How to Beat a Riverside County Traffic Ticket
You can fight Riverside traffic tickets by getting them dismissed much easier than you may think. In Riverside, California, drivers are allowed to contest a traffic ticket using a Trial by Written Declaration. This is best way to fight a traffic ticket without going to an Riverside courthouse or hiring an expensive Riverside traffic ticket lawyer. We have found this to be the best way to contest a California traffic ticket, period.
This option is available to every driver who receives a traffic ticket in Riverside, California. In fact, if you turn over your traffic ticket you will see that a Trial by Written Declaration is listed right on the back of your ticket as one way to fight it. This process has been around since 1978 to avoid having to pay traffic ticket fines.
TicketBust has been helping California drivers prepare Trial by Written Declaration’s for over 14 years. In fact, tens of thousands of vehicle tickets in California have been contested using our system. We are the original traffic ticket fighter and the TicketBust system has been developed specifically to prepare all your documents properly based on how you answer a few questions. This way you can fight your ticket, knowing you have maximized your chances of having the court dismiss your Riverside County traffic ticket.
When you contest a ticket using a Trial by Written Declaration not only don’t you need to go to court, but you don’t even need to take traffic school if the ticket is dismissed. If the ticket is dismissed, no point will appear on your driving record and the bail will be refunded to you in full. If the ticket is not dismissed and you are eligible for traffic school, then you should still be eligible after a Trial by Written Declaration.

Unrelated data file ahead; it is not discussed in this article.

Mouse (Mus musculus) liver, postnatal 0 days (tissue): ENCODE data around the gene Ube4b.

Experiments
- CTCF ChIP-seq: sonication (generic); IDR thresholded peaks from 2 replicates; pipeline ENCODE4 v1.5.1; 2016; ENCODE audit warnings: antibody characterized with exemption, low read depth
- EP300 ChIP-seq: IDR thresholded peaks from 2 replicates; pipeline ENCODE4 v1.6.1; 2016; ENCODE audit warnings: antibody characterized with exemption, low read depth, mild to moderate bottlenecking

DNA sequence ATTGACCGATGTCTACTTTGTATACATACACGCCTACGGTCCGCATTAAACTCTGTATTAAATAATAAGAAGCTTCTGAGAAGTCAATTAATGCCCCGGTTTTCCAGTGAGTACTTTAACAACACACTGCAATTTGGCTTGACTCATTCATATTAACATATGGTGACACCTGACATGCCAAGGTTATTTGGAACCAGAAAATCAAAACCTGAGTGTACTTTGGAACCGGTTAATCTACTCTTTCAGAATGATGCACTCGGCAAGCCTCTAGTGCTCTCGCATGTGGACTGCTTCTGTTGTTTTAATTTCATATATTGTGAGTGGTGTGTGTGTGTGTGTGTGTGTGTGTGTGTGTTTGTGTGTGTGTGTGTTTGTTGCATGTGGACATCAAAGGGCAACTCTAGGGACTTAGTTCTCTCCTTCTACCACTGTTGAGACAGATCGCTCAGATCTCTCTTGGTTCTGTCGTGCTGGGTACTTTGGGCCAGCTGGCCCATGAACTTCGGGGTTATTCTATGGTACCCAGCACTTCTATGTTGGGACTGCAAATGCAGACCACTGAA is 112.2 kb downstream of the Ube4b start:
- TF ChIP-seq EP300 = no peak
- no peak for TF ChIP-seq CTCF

TicketBust service will prepare your full defense package for you, which includes your Trial by Written Declaration and all the defense documents required by Riverside traffic court.
Fill out the yellow form to fight your Riverside traffic ticket now!
Riverside County Traffic Tickets
Common Traffic Tickets in Riverside County
You may be surprised to know that commercial truck drivers include a much larger group than just “big rigs”. The list includes: a motortruck or truck tractor with 3+ axles or that is towing another vehicle, a passenger vehicle, school bus, farm labor vehicle with passengers, any vehicle transporting explosives, or a trailer bus.
Did you know that you aren’t allowed to pass the white limit line when you are stopped at an intersection? From our experience, this can be a common ticket issued in the county of Riverside, so be on the lookout and stay behind that solid white line.
It’s likely no surprise that if you are in a HOV lane that requires 2 or more people in it, by yourself, you’re going to get a ticket. That’s pretty self-explanatory.
If you find yourself having received a traffic ticket in Riverside, give us a call or fill out our form to see how we can help!
About Riverside County
Long before Riverside County’s formation, the area was traveled by several Native American groups including the Serranos, the Luisenos, the Cupenos, the Chemehuevi, and the Cahuillas. In March of 1774, Juan Bautista De Anza led an exploratory expedition to find a land route from Southern Mexico to California before reaching the area now known as Riverside.
Therein after, the Spanish mission fathers of San Gabriel, San Juan Capistrano, and San Luis Rey began colonizing southern California and used western Riverside County for raising grain and cattle. After California gained statehood in 1850, gold miners, entrepreneurs, health-seekers, adventures, and people seeking religious freedom flocked to the area. On May 9, 1893, Riverside County, getting its name from the city of Riverside, was formed from a small portion of San Bernardino County and a larger part from San Diego County.
Since its formation, Riverside County has profited largely from the agriculture, construction, manufacturing, transportation, and most recently, the tourism industries which have contributed substantially to the region’s rapid growth. Home to over 2.4 million residents and comprising over 7,200 square miles, Riverside County is the fourth most populous county in the state of California and the tenth most populous in the nation as of July 1, 2017, having increased by 1.5 percent compared to the year prior.
Riverside County encompasses the vineyards of Temecula, all the way through the dunes of Palm Desert to the California and Arizona border. Tourists and Residents alike enjoy the camping in Joshua Tree National Park, golfing in Palm Springs, and weekend long music festivals in Indio.